At Ricks College in 2000, during a speech on faith, an LDS leader explained:
“Out of reverence and respect for the name of the Savior and to avoid the too frequent repetition of His name, please keep in mind that as I now use the word “faith” I am referring to the more accurate and complete phrase of “faith in the Lord Jesus Christ.” (see Elder David A. Bednar, “According to thy Faith,” Ricks College Devotional, August 29, 2000, available in lds.org archives).
I’ve always been puzzled by this concept among Mormons–the too frequent repetition of His name. Is this a commandment, a practice, or something else? I know it’s a part of being reverent, but what does that exactly have to do with frequency? Writing perhaps where angels even fear to post, I will take a brief, and, I hope, respectful, look at this topic, trusting what I say won’t offend anyone but open the door to a useful dialogue.
Latter-day Saints, unlike their Christian cousins (to my knowledge), are known to use the terms Savior, Redeemer, Master, or Lord in the place of Jesus not out of any purely stylistic concerns about repetition, but out of theological concerns of the too frequent repetition of His name. This phrase comes from D&C 107: 3-4:
3 Before [Melchizedek’s] day it was called the Holy Priesthood, after the Order of the Son of God.
4 But out of respect or reverence to the name of the Supreme Being, to avoid the too frequent repetition of his name, they, the church, in ancient days, called that priesthood after Melchizedek, or the Melchizedek Priesthood.
Let’s unpack this passage. On its face, verse 4 is not a commandment to modern day church members, it is a mere explanation of an historical practice among ancient church members, or am I misreading this?
Now, there is ample evidence for an historical practice like this. At some point in Hebrew history, the very pronunciation of God’s name (YHWH in Hebrew) somehow became forbidden. Also called the Tetragrammaton (which means, straightforwardly enough, word with four letters in Greek) this name was replaced with the word Adonai (Lord) or some other circumlocution. Sometimes even the substitutes used for the Tetragrammaton were later viewed as too holy for common use. To this day, more orthodox Jews still hold these views. But why do Mormons? (See generally, “Names of God in the OT” and “Yahweh” in the Anchor Bible Dictionary).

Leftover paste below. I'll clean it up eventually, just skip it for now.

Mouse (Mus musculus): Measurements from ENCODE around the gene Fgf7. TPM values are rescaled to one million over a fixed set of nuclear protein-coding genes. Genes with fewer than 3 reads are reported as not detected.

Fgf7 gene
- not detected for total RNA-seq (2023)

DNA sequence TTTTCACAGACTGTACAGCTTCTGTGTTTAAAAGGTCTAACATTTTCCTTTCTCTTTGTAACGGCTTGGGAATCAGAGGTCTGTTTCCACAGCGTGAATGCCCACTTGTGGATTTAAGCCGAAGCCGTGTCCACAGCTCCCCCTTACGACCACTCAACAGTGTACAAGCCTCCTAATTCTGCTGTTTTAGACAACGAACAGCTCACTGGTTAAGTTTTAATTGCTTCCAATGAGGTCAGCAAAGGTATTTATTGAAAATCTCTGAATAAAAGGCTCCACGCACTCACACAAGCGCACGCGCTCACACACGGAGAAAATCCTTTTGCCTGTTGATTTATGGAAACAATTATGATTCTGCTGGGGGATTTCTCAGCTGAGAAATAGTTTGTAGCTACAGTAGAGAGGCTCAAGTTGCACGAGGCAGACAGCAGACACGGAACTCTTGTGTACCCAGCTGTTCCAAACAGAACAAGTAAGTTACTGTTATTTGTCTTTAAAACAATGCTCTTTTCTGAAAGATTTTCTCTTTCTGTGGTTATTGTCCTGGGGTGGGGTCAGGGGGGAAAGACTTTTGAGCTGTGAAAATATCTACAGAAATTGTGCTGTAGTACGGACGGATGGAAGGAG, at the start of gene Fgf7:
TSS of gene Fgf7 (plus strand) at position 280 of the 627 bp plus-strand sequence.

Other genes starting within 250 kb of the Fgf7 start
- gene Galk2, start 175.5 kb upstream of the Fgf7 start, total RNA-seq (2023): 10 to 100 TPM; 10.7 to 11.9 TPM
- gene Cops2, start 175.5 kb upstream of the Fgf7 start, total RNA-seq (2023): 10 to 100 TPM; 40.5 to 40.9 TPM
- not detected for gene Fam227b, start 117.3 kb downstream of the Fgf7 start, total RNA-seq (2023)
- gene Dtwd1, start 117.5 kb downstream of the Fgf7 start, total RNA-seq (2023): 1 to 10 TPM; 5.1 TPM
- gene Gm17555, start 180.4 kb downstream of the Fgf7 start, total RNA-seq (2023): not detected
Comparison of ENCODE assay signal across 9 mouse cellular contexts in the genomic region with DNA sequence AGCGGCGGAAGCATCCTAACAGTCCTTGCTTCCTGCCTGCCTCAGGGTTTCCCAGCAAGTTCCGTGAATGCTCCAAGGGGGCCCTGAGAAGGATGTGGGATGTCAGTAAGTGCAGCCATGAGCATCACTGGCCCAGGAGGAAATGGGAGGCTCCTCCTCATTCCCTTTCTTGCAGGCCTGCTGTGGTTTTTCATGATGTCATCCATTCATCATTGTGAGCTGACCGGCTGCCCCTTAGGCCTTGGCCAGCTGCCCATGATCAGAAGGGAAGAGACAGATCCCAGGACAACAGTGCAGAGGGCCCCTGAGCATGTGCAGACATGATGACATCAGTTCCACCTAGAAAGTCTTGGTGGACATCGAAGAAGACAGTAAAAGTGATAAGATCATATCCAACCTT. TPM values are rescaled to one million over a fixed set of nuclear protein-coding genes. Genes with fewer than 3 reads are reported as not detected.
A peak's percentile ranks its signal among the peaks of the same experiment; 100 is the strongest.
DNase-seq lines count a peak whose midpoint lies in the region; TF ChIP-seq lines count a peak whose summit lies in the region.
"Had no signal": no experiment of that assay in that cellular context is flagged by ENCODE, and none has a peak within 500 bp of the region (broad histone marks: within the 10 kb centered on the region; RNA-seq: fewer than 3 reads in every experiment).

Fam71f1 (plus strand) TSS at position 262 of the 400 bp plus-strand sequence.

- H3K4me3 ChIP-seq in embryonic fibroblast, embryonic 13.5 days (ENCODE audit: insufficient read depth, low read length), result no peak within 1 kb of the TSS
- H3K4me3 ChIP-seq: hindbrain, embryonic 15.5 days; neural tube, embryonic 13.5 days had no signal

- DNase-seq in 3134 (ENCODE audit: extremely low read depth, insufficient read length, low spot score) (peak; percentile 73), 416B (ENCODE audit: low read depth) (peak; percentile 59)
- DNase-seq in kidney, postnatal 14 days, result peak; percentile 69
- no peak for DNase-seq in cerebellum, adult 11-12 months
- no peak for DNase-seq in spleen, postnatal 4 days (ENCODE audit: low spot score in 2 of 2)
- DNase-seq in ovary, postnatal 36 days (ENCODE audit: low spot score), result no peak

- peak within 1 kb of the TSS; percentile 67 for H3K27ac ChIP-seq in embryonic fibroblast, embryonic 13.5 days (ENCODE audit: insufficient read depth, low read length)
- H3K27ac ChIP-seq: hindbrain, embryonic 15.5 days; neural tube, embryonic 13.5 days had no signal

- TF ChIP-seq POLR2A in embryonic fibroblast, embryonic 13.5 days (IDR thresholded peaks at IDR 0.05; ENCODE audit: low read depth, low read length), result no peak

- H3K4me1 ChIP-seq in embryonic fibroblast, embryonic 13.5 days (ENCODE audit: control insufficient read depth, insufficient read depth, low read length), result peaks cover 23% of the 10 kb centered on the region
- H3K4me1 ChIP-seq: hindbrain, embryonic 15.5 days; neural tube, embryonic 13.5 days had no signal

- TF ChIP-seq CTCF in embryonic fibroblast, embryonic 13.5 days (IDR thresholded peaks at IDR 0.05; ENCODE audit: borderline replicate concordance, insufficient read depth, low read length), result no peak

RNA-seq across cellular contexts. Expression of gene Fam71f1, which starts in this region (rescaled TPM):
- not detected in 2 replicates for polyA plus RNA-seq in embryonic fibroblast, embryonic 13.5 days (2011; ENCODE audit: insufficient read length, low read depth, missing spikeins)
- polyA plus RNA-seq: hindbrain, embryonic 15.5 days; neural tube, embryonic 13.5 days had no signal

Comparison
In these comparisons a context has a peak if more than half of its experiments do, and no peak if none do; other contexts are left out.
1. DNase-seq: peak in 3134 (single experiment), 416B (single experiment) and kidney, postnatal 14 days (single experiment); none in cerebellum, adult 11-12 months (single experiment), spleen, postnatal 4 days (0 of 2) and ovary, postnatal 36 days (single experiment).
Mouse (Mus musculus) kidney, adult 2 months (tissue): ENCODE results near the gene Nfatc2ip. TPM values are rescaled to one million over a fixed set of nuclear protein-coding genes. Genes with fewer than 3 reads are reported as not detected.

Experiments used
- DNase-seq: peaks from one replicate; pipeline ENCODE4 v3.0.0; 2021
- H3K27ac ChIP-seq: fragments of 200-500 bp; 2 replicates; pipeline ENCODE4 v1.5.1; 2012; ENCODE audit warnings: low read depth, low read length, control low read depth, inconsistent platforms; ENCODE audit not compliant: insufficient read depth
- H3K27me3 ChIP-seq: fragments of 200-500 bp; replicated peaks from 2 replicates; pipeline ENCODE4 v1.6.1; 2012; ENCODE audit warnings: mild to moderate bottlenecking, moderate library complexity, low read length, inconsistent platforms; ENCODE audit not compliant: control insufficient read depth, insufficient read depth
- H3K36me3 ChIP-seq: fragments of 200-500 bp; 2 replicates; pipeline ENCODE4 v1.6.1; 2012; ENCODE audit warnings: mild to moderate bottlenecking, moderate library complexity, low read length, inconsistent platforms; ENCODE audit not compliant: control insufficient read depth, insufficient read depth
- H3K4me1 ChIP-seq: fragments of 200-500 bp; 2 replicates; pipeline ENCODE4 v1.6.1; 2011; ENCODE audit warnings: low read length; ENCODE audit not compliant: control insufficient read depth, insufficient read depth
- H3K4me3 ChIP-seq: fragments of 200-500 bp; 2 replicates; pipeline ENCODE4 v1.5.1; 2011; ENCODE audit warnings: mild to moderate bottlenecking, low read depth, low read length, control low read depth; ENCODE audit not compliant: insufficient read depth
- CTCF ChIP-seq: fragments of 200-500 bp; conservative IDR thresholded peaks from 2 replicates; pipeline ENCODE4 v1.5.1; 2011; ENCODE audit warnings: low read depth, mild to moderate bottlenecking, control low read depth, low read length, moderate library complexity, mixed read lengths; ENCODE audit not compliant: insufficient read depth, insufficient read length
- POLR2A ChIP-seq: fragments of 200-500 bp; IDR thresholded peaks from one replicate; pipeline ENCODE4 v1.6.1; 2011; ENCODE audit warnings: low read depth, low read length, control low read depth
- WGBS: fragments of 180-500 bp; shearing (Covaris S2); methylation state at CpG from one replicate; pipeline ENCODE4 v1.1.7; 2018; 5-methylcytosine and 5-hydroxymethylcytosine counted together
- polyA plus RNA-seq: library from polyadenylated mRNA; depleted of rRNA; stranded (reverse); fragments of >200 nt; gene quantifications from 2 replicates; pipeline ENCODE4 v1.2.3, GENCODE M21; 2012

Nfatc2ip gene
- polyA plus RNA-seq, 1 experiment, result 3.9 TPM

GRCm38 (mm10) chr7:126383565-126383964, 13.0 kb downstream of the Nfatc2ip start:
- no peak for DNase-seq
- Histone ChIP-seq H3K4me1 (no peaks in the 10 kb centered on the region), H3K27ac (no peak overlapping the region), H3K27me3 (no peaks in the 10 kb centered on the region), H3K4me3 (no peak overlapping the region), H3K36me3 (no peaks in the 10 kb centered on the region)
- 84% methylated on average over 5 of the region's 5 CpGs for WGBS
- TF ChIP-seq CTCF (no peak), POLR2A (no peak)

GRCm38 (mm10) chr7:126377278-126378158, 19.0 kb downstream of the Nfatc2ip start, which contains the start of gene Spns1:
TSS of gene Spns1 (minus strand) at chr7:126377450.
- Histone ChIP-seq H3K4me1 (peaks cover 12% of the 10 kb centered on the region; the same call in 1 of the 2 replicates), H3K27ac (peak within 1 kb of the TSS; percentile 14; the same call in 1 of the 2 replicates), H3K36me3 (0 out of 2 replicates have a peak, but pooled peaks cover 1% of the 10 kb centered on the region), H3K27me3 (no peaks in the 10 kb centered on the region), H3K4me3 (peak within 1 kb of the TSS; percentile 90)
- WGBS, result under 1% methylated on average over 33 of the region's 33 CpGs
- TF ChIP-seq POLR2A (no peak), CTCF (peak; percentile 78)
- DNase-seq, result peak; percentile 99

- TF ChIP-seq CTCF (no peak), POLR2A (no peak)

And what of the term Supreme Being used in D&C 107:4? To me it seems to refer, not to Jesus, but to God. The closer you look at it, in fact, the term Supreme Being is not really an LDS theological term at all (although it shows up out of the blue in Alma 11: 22 as well, but no where else to my knowledge)–isn’t that strange? I’m not trying to be flippant (although I confess it is my nature to be so), but I can’t read the phrase Supreme Being without thinking of Sir Ralph David Richardson playing the part of a very perturbed God, dressed in a tweed suit, in search of a map of the universe stolen by dwarves in the movie “Time Bandits” where this is his actual title. Getting back on topic, Supreme Being seems to me to refer to God the Father rather than to God the Son. Isn’t the Father supreme and the Son at His right hand? What else could it mean? Is there some Dialogue or Ensign article I’ve simply missed over the years explaining all of this?
My question: how and when did this apparent non-directive phrase in D&C 107:4 become an LDS practice, perhaps even an injunction, to avoid too frequent repetition by using circumlocutions for Jesus? And, I guess the bottom line here is … just what is “too frequent”? Pick up the NT or BoM and flip to any page and it’s likely that the word Jesus will show up…well, at least often, if not frequently. And, could this understanding of D&C 107:4 inadvertently cause Latter-day Saints to avoid Jesus himself in some way?